Many authors do this, and if it’s your first book, it’s a smart thing to do.
After all, you get to see if everything looks right before you put your book on sale, right?
There’s only one problem: on the last page, it’ll say PROOF in huge letters, effectively making it unsellable, even if it’s exactly what you want for your final product.
In short, if you’re reasonably sure that your proof will look like what you want to sell, there’s no reason to order a proof. Just order a final copy directly from CreateSpace. You can totally skip this step, which means you’ll actually be able to sell what you may have considered “test” copies before.
- Upload your final interior PDF to CreateSpace
- Submit the book for review
- Once CS approves it, log back in, go to your book, and under “Review”, choose “File Review”
- Choose “Digital Proof.” There’s an option to download a PDF of the proof. (This is the same PDF that CS will print)
- Review the PDF carefully to make sure it’s exactly what you want to print
- Back at the “File Review” page, click “Approve”
- Now go to “Distribute” and click “Channels”
- Turn off every channel except CreateSpace. (You don’t want people ordering your book off of Amazon until you’re ready. This is key.)
- Click “Save” and then “Return to Member Dashboard”
- Under the list of paperbacks you offer, click “Order Copies” to the far right of the book you’re working on
- Go through the check out process. If you’re feeling especially confident, you may want to get 2 copies since it’s more economical when you add in shipping.
- When your book arrives in the mail, inspect it, making notes of anything you’d like to change. If there isn’t anything wrong with it, sell it! (If there is, use your own judgment, of course. Selling a subpar paperback will reflect on you as an author.)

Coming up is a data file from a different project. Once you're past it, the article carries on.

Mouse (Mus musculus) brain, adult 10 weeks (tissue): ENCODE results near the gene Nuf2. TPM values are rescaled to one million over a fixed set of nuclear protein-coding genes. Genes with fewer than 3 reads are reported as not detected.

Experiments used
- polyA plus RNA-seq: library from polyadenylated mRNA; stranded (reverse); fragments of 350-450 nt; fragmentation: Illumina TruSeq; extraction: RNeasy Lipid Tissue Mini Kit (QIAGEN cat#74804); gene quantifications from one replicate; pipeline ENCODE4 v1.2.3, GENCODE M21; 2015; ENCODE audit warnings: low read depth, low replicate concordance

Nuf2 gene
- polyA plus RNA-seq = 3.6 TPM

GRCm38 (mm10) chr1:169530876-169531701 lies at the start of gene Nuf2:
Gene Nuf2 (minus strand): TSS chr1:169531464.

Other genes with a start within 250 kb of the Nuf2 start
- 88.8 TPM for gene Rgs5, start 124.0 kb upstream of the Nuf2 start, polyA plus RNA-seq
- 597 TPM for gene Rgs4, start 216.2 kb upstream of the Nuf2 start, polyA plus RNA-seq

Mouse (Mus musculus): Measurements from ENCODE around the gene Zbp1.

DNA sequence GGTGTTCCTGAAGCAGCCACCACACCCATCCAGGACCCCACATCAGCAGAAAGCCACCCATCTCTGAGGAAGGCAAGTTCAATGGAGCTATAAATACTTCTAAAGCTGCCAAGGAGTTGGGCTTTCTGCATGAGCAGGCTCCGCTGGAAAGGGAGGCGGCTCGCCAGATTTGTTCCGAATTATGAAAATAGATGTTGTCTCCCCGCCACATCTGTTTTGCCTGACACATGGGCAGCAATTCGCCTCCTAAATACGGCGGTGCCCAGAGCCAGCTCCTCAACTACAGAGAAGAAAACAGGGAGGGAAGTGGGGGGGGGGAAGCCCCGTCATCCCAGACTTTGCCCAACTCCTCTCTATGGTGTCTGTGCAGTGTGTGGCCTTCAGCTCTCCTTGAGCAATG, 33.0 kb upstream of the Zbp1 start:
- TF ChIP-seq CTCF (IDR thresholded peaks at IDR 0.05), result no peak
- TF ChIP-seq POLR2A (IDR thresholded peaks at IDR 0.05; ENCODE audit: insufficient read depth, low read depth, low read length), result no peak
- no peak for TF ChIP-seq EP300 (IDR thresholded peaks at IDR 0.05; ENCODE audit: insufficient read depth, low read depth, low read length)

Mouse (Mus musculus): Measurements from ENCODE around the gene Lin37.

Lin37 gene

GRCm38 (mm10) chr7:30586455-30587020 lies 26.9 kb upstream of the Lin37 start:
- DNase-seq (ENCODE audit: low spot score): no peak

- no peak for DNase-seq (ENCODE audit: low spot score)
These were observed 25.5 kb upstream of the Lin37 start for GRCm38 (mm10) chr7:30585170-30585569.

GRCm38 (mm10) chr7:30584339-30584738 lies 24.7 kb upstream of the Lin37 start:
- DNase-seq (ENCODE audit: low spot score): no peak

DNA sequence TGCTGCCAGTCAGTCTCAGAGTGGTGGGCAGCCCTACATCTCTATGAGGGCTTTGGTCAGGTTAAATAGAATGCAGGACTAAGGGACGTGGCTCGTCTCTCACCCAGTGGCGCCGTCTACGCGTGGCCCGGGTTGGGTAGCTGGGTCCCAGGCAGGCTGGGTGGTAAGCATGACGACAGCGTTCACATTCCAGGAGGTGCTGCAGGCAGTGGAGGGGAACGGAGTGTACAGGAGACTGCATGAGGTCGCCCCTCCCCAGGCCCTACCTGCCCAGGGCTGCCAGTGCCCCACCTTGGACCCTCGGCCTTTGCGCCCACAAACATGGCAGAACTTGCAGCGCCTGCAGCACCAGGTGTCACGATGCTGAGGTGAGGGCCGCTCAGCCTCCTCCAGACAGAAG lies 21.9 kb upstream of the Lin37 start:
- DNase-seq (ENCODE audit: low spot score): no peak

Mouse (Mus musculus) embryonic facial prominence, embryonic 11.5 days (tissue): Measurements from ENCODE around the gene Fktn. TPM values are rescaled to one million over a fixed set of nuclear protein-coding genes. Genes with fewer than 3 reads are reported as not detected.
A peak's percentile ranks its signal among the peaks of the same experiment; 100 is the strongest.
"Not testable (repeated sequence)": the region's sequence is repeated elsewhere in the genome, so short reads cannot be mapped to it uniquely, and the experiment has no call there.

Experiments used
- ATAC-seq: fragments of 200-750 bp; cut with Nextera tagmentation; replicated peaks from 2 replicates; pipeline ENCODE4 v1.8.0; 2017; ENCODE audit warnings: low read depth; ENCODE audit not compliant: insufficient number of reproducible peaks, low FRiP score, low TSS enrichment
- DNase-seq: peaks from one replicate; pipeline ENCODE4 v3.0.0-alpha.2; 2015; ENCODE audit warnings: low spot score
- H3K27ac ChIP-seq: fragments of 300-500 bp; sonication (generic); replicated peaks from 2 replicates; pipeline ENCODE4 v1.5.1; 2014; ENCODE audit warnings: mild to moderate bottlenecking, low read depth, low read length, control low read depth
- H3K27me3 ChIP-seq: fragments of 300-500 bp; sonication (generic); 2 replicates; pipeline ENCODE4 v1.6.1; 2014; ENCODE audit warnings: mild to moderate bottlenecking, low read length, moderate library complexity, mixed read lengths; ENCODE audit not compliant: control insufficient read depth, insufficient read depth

These are the exact steps I followed when I ordered the test copy of the upcoming “The Mirage on the Brink of Oblivion” paperback. I’d used its basic template before and was confident that I’d nailed the design elements. And you know what, when the book arrived in the mail, it was just as I’d hoped.
The best part is, if I want to sell that copy, I can. There’s no ugly printing of the word PROOF on the last page; it looks beautiful. By doing this, I basically get to proof my book for free.
And when you’re ready to release your paperback, go back to the “Channels” area under “distribute” and turn on as many channels as you can. Then your book will show up in Amazon.
To clarify, you may not want to try this technique if this is your first paperback, but if you feel comfortable with the process, do it. In my experience, approved books cost the same as proof copies, so what do you have to lose? Just remember to turn off the other sales channels, otherwise you may be selling your paperback on Amazon before you’re ready! But as long as you follow the steps above, you’ll never have useless “proof” paperbacks lying around ever again.
Does this help you or give you new ideas? I appreciate on your feedback! Please comment below, or shoot me a message @hellocrusoe!